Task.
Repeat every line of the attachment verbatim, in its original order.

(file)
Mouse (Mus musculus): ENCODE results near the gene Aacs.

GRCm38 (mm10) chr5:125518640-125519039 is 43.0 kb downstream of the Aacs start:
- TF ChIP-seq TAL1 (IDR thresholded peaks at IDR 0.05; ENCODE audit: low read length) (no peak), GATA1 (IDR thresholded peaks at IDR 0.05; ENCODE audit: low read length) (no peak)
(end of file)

Mouse (Mus musculus): ENCODE results near the gene Aacs.

GRCm38 (mm10) chr5:125518640-125519039 is 43.0 kb downstream of the Aacs start:
- TF ChIP-seq TAL1 (IDR thresholded peaks at IDR 0.05; ENCODE audit: low read length) (no peak), GATA1 (IDR thresholded peaks at IDR 0.05; ENCODE audit: low read length) (no peak)